Kentucky Senate easily approves legislation focusing on section eight housing vouchers and evictions
Republished from WEKU.
The Kentucky Senate has passed its version of a bill on rent-related modifications when it comes to the payment source. The Senate action came one day after a similar vote in the Kentucky House.
Paris GOP Senator Steve West started his remarks by saying SB25 deals with protection of property rights. He told colleagues the measure says landlords can’t be forced to accept section eight vouchers and no local ordinances can be enacted in conflict with current state eviction law. West said it would ensure state law pre-empts local law.
“I wanted to expressly pre-empt any efforts in these two key areas. And the primary reason is the negative effect on the real estate market and the negative effect on our landlords,” said West.
Democratic Senators from Louisville and Lexington spoke out against the legislation, saying it could impact source of income discrimination bans. Louisville already has such an ordinance and a Lexington committee this week approved a measure requiring landlords to consider vouchers among other payment sources.
Lexington Senator Reggie Thomas said his city council’s current consideration of a ban on source of income discrimination doesn’t restrict landlords on rates.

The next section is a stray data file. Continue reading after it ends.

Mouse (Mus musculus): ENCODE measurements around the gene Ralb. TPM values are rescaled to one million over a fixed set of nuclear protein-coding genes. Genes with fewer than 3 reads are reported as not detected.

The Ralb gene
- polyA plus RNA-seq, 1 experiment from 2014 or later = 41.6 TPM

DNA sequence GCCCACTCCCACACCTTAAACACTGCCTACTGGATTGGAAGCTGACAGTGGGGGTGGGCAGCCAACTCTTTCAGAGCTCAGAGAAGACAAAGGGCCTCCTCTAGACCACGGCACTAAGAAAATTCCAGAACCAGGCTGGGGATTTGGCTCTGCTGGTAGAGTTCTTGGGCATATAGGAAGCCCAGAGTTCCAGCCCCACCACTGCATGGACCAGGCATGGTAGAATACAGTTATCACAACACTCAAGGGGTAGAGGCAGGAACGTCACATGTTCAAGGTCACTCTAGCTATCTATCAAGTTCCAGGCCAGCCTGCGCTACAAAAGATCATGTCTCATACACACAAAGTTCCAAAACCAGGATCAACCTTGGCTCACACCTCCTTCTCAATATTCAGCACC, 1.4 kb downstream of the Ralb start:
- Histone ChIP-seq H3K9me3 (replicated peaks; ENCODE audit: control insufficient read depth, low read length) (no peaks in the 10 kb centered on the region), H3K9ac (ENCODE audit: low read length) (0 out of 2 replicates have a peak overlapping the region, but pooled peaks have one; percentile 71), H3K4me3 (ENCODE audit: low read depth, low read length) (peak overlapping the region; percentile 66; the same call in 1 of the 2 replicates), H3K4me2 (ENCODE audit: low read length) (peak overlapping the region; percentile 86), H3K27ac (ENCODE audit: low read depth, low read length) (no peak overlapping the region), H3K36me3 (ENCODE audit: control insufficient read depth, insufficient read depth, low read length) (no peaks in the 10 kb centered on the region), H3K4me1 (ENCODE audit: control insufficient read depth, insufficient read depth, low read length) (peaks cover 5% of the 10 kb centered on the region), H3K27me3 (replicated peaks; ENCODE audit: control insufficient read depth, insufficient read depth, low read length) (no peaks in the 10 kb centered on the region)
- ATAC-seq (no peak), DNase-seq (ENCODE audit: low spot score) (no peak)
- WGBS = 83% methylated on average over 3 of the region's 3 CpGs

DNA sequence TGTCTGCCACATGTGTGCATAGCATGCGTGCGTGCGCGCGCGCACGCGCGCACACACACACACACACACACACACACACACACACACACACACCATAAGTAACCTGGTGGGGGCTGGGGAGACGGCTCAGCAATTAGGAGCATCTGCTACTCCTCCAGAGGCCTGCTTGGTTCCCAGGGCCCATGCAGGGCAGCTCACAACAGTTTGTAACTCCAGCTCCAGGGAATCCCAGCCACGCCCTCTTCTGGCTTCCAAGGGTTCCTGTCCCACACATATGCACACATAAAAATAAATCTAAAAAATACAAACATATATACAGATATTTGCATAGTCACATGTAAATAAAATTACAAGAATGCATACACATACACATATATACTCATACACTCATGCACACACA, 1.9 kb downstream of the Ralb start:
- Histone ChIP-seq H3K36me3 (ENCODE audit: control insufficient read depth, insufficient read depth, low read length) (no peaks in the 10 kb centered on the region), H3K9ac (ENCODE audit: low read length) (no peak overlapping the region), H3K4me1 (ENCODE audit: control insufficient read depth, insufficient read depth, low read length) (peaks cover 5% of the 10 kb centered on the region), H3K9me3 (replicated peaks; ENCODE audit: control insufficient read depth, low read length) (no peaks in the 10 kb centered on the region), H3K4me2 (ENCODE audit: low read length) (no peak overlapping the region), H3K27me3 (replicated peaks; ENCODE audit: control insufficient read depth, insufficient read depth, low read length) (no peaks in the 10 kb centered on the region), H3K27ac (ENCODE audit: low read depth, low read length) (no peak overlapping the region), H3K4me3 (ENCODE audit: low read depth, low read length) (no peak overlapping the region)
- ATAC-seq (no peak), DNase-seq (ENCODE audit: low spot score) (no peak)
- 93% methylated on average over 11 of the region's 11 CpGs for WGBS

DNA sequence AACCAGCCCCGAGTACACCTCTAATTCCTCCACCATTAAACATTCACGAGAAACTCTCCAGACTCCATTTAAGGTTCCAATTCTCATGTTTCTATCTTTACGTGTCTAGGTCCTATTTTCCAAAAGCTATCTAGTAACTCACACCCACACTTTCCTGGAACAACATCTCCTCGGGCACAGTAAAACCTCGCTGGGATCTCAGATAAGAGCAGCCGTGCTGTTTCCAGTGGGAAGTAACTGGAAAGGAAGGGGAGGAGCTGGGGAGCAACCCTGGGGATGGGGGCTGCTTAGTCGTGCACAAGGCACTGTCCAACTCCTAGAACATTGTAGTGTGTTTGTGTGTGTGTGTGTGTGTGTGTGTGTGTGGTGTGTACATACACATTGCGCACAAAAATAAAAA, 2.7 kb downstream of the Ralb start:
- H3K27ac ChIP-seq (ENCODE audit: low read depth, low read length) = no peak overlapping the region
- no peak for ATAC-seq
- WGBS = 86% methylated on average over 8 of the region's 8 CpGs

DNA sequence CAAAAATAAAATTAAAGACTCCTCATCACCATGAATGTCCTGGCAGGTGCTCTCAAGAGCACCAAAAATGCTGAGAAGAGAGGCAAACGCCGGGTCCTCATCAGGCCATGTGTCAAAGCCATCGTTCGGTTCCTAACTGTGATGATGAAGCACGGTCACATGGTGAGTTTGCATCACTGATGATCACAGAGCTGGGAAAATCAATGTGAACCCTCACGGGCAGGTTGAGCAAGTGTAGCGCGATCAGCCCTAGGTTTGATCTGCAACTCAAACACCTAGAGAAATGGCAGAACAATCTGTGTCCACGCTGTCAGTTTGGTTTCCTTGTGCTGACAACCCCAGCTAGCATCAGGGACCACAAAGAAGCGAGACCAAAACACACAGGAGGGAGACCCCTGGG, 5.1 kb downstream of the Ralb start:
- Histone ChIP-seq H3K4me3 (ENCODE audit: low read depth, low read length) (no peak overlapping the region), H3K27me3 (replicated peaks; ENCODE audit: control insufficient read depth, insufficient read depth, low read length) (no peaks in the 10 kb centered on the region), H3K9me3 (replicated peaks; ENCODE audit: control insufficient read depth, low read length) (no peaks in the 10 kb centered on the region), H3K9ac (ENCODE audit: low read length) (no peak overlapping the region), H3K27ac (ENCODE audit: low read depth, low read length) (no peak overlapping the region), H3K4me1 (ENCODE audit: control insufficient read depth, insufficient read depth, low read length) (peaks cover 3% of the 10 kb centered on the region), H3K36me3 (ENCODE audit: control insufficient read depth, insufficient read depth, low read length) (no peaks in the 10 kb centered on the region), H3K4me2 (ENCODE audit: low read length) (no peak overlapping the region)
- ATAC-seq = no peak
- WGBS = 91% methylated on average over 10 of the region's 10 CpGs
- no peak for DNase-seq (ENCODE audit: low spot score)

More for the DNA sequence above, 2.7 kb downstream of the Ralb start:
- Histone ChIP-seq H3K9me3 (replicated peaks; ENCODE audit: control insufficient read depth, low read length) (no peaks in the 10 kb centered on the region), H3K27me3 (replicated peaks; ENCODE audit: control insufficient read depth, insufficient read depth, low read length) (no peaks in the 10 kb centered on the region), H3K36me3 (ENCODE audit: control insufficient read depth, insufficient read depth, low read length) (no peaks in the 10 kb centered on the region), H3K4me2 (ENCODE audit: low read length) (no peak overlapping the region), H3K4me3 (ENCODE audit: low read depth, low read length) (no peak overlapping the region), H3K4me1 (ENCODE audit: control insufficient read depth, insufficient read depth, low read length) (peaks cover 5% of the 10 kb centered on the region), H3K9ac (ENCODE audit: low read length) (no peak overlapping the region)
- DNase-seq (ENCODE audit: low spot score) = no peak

“We’re not talking about rent control here. It’s not a situation where the City is coming in and saying you’re limited in terms of the market value of your home. This is not rent control,” said Thomas.
Louisville Senator Cassie Chambers Armstrong said the Section Eight program doesn’t prohibit landlords from charging a fair market rate. She said it’s designed to support renters not restrict property owners.
Bill Sponsor Steve West said there are strings attached to section eight like additional inspections and rent guidelines. Owensboro Senator Gary Boswell voted yes and said rules and regulations are killing new housing developments and re-modelings. The Kentucky House passed a similar measure earlier this week.
West said local governments like those in Lexington and Louisville could modify source of income discrimination ordinances to not be pre-empted by state action.
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Originally published by WEKU.
Republished with permission.